NEWS AND MEDIA COVERAGE
Group member, Pri Narang, has been selected as the Department of Materials Science and Engineering's outstanding undergraduate student of 2010.
Group member, Pri Narang, has received an undergraduate scholarship award of $1,500 from the ASM Philadelphia Liberty Bell Chapter for her excellence in research.Elina Vitol successfully defended her thesis titled "Nanopipettes for Intracellular Surface-Enhanced Raman Spectroscopy" and received her PhD degree in Electrical and Computer Engineering on May 11, 2010.
Matt Herbert and his co-authors won the Research Day Best Poster Award on April 15, 2010 for the poster titled: "Fabrication of Multi-Functional Carbon Nanotube Tipped Pipettes for Cellular Interrogation." The poster was co-authored by Riju Singhal, Zulfiya Orynbayeva, Gary Friedman, and Yury Gogotsi. His poster was the best in the PHYSICAL SCIENCE & ENGINEERING category.
1. I'm not afraid of injections, if necessary - a shot! : "Small diameter carbon nanopipettes", the 2010 publication inNanotechnology, vol. 21, pp. 015304 (1-9) by Riju Singhal et. al. on the multifunctional 10-200 nm carbon nanopipettes appeared as a news item in Nanometer, Russia News, December 6, 2009 (http://www.nanometer.ru/2009/12/06/12600986933657_160282.html). The other news item is soon to follow in Nanowerk News.
2. Gold decoration is instrumental in single cell diagnostics: The 2009 publication on "In Situ Intracellular Spectroscopy with Surface Enhanced Raman Spectroscopy (SERS)-Enabled Nanopipettes" by Elina Vitol et.al. in ACS Nano, vol. 3, pp. 3529-3536, is highlighted in Nanowerk News, December 4, 2009. The authors developed the first SERS-active nanopipette which works as a real time sensor of local intracellular biochemical processes. Link: http://www.nanowerk.com/news/newsid=13865.php
3. Dr. Michael Schrlau's work has been featured in a new book by Michael Berger titled, "NanoSociety - Pushing the Boundaries of Technology" (www.nanowerk.com/spotlight/spotid=12798.php)
4. Mr. Riju Singhal was interviewed by a KYW Newsradio journalist at Biotech 2009 (http://www.biotech2009.org/) in November 2009. He presented a poster titled "Multifunctional carbon nanopipettes for cellular probing," Authors: Riju Singhal, Elina Vitol, Zulfiya Orynbayeva, Gary Friedman, and Yury Gogotsi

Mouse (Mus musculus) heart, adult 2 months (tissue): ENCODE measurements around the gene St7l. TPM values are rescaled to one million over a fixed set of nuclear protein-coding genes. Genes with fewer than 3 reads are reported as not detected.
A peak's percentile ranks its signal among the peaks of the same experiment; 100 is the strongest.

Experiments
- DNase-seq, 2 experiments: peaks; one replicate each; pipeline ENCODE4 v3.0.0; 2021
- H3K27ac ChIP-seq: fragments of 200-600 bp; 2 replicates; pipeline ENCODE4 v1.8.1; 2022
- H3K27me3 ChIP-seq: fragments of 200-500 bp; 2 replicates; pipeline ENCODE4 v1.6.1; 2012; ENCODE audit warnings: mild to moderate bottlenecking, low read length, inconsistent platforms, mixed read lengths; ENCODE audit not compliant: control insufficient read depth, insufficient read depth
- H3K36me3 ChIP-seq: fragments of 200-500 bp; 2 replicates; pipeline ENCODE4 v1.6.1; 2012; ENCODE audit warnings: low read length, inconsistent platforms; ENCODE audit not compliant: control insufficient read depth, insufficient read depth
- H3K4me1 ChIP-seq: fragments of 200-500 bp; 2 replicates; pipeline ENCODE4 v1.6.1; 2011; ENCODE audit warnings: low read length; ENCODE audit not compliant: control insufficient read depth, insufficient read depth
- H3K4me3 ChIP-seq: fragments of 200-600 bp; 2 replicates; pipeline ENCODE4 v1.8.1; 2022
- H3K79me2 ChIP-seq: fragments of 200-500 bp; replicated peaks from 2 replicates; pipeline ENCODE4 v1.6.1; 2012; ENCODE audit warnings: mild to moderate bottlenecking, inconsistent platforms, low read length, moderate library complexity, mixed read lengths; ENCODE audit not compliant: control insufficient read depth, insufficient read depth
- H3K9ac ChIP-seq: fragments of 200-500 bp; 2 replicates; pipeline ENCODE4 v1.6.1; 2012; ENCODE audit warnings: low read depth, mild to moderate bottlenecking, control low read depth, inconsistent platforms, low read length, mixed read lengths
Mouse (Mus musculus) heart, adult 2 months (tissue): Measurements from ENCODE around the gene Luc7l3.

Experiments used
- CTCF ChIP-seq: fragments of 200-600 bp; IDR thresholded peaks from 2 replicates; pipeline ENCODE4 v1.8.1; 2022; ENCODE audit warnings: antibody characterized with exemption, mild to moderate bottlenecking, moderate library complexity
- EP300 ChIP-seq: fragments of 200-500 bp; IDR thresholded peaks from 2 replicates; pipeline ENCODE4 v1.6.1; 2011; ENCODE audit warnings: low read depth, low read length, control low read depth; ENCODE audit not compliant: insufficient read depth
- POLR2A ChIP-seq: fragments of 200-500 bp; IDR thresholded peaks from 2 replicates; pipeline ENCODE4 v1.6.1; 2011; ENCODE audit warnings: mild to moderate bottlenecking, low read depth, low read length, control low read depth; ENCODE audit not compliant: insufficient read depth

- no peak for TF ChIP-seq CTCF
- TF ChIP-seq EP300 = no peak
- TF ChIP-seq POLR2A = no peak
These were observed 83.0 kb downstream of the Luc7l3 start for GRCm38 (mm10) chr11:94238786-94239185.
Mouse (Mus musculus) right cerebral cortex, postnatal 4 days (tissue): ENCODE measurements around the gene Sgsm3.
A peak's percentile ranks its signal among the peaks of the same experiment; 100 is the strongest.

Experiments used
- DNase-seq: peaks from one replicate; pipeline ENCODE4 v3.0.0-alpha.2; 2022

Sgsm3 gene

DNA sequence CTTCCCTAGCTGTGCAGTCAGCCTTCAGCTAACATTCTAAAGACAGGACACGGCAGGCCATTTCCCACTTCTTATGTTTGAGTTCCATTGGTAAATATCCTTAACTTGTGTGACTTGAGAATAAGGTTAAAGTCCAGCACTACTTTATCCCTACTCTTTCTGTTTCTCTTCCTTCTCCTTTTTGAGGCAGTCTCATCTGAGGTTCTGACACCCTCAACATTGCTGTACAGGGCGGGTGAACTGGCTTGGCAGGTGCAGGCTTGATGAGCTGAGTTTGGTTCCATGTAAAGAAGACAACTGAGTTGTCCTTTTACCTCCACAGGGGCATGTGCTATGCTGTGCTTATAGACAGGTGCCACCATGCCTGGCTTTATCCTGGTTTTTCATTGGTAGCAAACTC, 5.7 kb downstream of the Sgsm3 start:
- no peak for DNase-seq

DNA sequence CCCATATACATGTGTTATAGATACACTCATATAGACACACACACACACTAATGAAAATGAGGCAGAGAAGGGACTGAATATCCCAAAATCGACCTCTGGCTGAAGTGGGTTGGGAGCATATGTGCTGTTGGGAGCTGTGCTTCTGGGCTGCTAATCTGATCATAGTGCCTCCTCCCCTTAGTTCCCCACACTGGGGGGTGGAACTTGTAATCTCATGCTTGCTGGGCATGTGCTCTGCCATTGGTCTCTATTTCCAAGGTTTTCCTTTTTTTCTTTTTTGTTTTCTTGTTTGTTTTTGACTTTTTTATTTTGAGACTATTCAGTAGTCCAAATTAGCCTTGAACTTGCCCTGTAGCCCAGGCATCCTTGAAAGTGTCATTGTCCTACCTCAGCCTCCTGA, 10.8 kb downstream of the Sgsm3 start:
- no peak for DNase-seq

Here is the link to a brief summary of the interview: http://www.kyw1060.com/Annual-Biotech-Investment-Confab-Opens-in-Philadel/5686702
5. Since the receipt of the Keck Award in June, 2007, the faculty team has primarily focused on initiating the research, hiring students/post-docs as well as building the facilities.
Members of the Medical School faculty team:
Dr. Jane Clifford, Dr. Elizabeth Papazaglou, and Dr. Michael Bouchard, along with Dr. Zulfiya Orynbayeva (postdoc), Biochemistry and Molecular Biology, have started a project designed to develop a "molecular footprint" of the cell using Raman spectroscopy. Data acquired using defined biochemical fractions will be used to validate localization of carbon nanotubes within the cell, an essential first step in the process of tracking signal transduction which is the long term goal of the project.
6. Announcements about the Keck Institute were published by all Drexel news outlets.
This includes a full-page article with a nice illustration in DUCoM Newspager. There were article in DrexeLink, CoE Dragon and other newsletters, mostly on the front page, and online articles. Pennsylvania news media covered our Keck Institute too, including the flagship newspaper Philadelphia Inquirer.